The pronoun “he” is often used as the default to mean “he or she”, but many people picture a man when they hear it.
British activist and author Caroline Criado Perez delves into data that show how the world has been largely built for and by men.
Smartphones do not fit easily in a woman’s palm; only 13% of non-human characters on children’s TV are female; women are more likely to die from heart attacks due to unequal treatment because it’s not well-publicised that female heart attacks have different symptoms than male heart attacks.
“There is plenty of data showing that women have, on average, smaller hands than men, and yet we continue to design equipment around the average male hand as if one-size-fits-men is the same as one-size-fits-all. This one-size-fits-men approach to supposedly gender-neutral products is disadvantaging women,” Criado Perez writes in Invisible Women: Exposing Data Bias in a World Designed for Men.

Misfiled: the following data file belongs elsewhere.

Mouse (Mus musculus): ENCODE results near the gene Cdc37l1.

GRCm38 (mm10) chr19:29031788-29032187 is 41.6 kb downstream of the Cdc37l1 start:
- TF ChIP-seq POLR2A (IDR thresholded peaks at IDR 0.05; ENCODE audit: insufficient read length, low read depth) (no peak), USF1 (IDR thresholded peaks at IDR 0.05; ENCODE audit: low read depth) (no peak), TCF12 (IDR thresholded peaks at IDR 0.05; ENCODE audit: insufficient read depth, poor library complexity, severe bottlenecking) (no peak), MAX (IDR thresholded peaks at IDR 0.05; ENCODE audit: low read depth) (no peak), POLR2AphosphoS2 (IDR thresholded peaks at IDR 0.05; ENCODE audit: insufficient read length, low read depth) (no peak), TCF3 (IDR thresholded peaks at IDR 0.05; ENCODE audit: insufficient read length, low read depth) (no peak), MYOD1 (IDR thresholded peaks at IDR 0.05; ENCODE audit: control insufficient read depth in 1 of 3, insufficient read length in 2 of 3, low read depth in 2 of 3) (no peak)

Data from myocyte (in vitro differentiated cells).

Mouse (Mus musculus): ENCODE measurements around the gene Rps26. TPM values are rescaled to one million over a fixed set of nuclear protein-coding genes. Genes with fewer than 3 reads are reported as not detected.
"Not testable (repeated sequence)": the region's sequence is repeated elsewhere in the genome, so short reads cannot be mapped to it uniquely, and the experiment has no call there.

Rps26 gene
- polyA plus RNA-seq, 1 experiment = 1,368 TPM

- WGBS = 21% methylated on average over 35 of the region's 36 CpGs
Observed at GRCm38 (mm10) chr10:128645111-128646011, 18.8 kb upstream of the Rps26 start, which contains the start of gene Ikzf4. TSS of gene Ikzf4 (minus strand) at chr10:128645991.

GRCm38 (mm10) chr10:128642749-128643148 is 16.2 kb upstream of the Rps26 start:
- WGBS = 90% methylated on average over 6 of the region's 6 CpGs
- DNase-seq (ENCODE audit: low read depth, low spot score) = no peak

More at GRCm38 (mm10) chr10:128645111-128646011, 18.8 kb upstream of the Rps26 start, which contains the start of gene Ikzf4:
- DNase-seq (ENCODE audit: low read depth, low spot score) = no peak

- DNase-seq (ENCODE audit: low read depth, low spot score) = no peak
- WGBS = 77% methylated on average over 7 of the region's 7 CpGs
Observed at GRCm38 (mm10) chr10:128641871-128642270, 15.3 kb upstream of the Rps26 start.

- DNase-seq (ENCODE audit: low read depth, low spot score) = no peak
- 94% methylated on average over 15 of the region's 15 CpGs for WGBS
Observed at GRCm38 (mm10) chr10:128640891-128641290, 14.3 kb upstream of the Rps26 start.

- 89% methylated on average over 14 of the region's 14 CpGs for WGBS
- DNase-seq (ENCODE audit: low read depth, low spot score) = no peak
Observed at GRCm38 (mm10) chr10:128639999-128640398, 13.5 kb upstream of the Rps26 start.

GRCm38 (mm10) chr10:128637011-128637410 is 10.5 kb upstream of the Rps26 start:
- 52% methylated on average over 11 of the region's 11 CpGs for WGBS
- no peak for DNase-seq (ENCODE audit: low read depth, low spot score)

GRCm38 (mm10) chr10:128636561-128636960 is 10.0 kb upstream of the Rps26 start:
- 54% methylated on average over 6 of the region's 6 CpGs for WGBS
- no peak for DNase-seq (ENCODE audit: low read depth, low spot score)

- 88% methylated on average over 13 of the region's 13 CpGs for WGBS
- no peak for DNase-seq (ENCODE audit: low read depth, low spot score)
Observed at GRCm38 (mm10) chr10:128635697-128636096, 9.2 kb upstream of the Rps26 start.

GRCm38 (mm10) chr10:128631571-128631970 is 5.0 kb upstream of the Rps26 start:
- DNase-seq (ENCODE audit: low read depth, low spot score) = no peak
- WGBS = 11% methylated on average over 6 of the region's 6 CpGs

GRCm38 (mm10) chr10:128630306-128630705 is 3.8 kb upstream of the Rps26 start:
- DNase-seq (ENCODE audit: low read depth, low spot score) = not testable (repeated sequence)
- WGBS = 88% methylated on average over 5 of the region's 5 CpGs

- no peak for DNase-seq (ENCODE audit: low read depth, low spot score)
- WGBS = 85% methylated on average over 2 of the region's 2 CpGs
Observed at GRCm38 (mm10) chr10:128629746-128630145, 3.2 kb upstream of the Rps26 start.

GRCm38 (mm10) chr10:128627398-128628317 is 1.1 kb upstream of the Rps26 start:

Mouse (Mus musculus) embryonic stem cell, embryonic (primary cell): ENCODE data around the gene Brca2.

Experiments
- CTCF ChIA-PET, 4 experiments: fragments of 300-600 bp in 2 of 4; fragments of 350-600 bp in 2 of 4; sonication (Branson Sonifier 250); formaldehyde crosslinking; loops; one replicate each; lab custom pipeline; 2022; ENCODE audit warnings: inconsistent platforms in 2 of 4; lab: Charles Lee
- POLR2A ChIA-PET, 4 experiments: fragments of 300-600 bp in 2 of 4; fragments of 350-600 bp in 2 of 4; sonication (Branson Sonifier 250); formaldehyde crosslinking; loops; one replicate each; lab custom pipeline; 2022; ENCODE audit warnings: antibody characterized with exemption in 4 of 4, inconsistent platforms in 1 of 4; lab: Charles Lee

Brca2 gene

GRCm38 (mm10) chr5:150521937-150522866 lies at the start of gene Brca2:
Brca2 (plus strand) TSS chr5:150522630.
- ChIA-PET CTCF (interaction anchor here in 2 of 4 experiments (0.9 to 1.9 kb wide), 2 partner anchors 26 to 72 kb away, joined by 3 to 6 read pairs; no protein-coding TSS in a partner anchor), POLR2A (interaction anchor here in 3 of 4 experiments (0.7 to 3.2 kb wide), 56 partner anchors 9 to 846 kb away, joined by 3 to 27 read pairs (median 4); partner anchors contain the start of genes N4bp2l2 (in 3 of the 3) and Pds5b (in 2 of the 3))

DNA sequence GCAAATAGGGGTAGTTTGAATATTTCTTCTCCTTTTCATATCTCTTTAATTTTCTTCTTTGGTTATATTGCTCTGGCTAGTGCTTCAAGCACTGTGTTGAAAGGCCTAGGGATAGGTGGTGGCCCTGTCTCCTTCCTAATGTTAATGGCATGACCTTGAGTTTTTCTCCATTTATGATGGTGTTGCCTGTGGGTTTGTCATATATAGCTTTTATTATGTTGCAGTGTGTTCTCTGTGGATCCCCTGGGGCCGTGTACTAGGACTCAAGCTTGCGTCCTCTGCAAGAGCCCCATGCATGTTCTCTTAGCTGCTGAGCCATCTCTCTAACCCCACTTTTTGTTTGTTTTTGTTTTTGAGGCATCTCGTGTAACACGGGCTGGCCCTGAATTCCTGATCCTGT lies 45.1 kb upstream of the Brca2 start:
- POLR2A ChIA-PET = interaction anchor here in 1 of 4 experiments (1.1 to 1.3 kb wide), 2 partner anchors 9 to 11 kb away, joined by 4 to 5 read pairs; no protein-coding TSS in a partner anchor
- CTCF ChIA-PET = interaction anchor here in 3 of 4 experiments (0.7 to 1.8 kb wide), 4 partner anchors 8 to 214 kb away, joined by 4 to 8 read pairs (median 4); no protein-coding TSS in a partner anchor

While acknowledging that the book offers endless nuggets to chew on, science writer Angela Saini, author of Inferior: How Science Got Women Wrong and the New Research That’s Rewriting the Story, observes that an equal world can only be one in which people change.
Reviewing Criado Perez’s book for The Guardian, Saini writes: “The power of data to shame people into making society fairer, it seems, goes only so far. Beyond a certain point, it’s difficult not to conclude that they don’t particularly care. What should worry us more than the data gap, then, is that huge and seemingly intractable don’t-give-a-damn gap.”